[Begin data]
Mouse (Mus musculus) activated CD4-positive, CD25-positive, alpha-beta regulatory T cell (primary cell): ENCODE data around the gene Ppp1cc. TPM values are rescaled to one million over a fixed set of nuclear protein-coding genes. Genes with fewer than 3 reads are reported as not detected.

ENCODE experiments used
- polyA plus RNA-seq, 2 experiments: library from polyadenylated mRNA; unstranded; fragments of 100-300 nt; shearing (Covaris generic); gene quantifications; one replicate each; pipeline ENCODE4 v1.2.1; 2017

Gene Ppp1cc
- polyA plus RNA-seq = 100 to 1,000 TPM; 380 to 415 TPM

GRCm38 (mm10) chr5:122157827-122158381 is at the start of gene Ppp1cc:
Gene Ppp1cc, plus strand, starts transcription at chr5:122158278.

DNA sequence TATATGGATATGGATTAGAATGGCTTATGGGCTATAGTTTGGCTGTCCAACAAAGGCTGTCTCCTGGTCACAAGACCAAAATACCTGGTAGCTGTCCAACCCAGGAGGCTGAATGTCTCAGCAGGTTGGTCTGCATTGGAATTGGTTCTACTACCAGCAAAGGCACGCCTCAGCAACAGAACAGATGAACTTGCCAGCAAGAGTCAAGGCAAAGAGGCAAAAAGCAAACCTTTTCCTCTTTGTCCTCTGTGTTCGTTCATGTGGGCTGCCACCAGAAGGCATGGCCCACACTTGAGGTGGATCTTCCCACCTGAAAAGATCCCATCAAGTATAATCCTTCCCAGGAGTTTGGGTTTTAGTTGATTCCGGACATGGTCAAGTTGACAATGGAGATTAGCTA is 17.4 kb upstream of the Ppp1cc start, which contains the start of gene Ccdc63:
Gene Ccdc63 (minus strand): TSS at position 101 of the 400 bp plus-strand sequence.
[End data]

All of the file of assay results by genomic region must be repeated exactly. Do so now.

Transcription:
Mouse (Mus musculus) activated CD4-positive, CD25-positive, alpha-beta regulatory T cell (primary cell): ENCODE data around the gene Ppp1cc. TPM values are rescaled to one million over a fixed set of nuclear protein-coding genes. Genes with fewer than 3 reads are reported as not detected.

ENCODE experiments used
- polyA plus RNA-seq, 2 experiments: library from polyadenylated mRNA; unstranded; fragments of 100-300 nt; shearing (Covaris generic); gene quantifications; one replicate each; pipeline ENCODE4 v1.2.1; 2017

Gene Ppp1cc
- polyA plus RNA-seq = 100 to 1,000 TPM; 380 to 415 TPM

GRCm38 (mm10) chr5:122157827-122158381 is at the start of gene Ppp1cc:
Gene Ppp1cc, plus strand, starts transcription at chr5:122158278.

DNA sequence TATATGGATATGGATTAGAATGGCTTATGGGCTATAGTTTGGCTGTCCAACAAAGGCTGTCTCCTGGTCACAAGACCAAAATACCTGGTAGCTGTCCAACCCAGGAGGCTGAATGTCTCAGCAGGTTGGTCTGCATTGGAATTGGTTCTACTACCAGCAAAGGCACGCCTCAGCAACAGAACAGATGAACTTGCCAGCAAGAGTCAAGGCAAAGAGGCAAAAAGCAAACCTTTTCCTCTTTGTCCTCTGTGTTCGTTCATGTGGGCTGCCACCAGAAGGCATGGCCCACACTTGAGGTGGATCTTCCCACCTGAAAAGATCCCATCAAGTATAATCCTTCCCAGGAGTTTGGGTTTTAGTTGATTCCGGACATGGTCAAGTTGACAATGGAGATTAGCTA is 17.4 kb upstream of the Ppp1cc start, which contains the start of gene Ccdc63:
Gene Ccdc63 (minus strand): TSS at position 101 of the 400 bp plus-strand sequence.